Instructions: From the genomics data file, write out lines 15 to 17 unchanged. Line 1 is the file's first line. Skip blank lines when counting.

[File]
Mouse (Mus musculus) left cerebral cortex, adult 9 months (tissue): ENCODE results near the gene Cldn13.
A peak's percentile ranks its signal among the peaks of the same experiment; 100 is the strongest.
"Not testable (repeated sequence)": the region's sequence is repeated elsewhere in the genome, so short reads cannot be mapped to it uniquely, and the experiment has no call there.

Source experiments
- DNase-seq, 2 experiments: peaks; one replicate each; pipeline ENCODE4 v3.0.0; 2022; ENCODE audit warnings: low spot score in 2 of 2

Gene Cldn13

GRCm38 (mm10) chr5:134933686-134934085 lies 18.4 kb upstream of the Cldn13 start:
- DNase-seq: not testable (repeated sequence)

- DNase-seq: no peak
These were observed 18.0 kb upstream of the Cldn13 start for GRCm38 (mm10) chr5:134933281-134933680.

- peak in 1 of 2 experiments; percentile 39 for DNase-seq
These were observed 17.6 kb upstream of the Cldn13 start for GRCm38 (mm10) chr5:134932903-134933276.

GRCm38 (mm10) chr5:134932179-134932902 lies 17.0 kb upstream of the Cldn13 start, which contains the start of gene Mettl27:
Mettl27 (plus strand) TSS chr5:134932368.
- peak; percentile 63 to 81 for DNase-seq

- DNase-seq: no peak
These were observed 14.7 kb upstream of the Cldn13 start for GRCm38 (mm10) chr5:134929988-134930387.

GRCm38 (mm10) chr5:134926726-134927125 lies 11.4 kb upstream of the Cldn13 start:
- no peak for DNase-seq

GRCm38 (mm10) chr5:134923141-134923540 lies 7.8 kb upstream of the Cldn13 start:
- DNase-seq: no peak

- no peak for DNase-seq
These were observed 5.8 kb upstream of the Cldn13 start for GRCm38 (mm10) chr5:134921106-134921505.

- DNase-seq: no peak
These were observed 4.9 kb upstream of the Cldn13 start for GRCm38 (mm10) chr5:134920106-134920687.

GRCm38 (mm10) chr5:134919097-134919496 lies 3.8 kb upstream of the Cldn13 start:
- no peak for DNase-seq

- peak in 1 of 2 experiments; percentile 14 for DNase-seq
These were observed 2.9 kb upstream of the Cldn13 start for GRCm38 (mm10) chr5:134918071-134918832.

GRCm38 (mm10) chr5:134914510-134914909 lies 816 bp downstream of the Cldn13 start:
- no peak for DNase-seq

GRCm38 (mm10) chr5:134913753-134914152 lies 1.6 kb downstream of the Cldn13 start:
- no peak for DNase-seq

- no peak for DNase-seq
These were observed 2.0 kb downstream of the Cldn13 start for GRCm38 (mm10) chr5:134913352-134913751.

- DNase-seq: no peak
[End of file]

- peak; percentile 63 to 81 for DNase-seq

- DNase-seq: no peak
These were observed 14.7 kb upstream of the Cldn13 start for GRCm38 (mm10) chr5:134929988-134930387.